Eric Chester (RCN) outlines his view of the political dangers represented by the SNP



The independence referendum has substantially changed the political landscape of Scotland. With 45% of the voters supporting independence, and many others deterred from joining them by a last minute fear campaign, there is a widespread belief that the election was stolen and that another referendum is in order. Still, there is no possibility of another independence vote being held for at least another five years. This stalemate has engendered a deep resentment that pervades Scottish society.

One result has been the popular belief that all of those who supported independence need to remain united until the next referendum and independence. In effect, this position means rallying behind the SNP, the dominant political party in Scotland. Since the vote, thousands have joined. When First Minister Nicola Sturgeon spoke recently, the Hydro auditorium in Glasgow was filled to capacity, more than 13,000. With the rise of the SNP has come the eclipse of the Labour Party, which had controlled Glasgow politics for decades.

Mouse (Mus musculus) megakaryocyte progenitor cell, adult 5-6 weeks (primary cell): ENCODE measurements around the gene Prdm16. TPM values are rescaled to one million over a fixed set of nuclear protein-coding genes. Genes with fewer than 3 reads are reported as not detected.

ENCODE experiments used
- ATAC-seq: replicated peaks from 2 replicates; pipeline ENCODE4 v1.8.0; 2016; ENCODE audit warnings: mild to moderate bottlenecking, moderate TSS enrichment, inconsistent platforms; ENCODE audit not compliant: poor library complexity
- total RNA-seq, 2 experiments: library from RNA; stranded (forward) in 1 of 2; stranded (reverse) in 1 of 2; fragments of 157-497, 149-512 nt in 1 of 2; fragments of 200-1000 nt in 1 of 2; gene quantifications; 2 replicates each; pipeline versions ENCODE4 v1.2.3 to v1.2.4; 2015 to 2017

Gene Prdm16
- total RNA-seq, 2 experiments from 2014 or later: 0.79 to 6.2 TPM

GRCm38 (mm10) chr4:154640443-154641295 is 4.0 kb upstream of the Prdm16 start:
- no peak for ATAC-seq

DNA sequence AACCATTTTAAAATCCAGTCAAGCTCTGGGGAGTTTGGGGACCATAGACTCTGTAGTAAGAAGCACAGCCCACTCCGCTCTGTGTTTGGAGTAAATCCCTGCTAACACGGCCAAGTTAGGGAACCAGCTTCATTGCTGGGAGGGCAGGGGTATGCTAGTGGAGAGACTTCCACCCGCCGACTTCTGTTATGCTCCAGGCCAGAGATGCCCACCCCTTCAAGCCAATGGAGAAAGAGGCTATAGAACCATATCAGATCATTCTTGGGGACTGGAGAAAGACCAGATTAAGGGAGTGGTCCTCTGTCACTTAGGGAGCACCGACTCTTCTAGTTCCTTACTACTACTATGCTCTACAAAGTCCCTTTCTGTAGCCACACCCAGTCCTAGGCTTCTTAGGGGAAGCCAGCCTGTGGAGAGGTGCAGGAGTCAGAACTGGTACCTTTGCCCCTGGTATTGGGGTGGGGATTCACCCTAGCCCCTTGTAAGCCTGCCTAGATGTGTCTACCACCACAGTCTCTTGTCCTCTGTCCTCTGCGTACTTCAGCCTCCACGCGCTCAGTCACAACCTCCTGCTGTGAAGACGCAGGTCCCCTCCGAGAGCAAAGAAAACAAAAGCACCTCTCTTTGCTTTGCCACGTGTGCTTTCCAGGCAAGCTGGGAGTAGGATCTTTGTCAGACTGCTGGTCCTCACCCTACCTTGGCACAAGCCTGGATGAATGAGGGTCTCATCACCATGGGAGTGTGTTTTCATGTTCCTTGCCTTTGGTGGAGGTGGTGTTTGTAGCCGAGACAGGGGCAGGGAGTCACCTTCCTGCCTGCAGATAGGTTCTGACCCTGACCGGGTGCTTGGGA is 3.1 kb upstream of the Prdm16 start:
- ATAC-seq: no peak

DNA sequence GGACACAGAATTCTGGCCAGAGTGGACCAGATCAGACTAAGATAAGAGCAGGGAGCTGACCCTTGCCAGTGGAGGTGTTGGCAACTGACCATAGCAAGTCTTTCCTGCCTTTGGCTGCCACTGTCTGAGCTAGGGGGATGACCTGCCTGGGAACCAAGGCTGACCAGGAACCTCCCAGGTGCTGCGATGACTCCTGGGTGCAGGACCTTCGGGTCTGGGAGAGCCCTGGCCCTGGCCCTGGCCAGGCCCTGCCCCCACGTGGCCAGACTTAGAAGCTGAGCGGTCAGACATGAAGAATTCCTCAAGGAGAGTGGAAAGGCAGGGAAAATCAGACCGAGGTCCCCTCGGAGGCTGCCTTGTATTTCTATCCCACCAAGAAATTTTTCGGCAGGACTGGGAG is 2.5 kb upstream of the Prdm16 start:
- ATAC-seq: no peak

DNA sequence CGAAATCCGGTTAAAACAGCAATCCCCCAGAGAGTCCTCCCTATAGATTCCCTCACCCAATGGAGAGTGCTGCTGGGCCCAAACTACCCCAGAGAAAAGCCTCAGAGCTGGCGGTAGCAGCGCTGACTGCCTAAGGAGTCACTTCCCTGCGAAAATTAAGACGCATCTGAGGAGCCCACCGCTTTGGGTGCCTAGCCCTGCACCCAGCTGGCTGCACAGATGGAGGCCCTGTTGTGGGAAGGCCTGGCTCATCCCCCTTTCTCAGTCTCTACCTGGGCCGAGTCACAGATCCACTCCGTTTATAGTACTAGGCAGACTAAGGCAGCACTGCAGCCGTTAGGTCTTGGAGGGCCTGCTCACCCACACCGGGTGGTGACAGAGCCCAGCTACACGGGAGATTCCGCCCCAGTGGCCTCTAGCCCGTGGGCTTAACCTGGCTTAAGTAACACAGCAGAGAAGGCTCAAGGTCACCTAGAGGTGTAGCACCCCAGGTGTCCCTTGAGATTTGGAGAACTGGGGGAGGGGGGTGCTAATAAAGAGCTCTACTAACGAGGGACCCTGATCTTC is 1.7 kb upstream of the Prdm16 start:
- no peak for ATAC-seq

The Scottish National Party is the party of a certain segment of the Scottish capitalist class. Brian Souter, the owner of the Stagecoach bus network and one of the richest individuals in the UK, has given more than a million pounds to the SNP. Needless to say, he did so knowing full well that the party would not challenge his wealth or power. In particular, the SNP has made it clear that the bus system and the railroads will remain in the private sector, even though privatised companies such as Stagecoach, provide an infrequent, and often shoddy, service at a high price. Souter is also a Christian fundamentalist who has vocally opposed gay rights, while also working to undermine a woman’s right to choose. His influence within the SNP has led many to question whether an independent Scotland would chip away at abortion rights.

SNP leaders have derived their own version of the lessons learned during the referendum campaign. Sturgeon has gone out of the way to reassure the business community, including the transnational corporations, that an independent Scotland would not threaten their interests. In a recent interview with the Financial Times (December 1, 2014), Sturgeon vowed that businesses had “nothing to fear” from the SNP. Indeed, she was a “very strong ally” of companies of every size. Although Sturgeon claimed to be a “social democrat” who believed in “greater equality,” she also insisted this could only be achieved when businesses thrived in a friendly environment, thus creating a “strong economy.”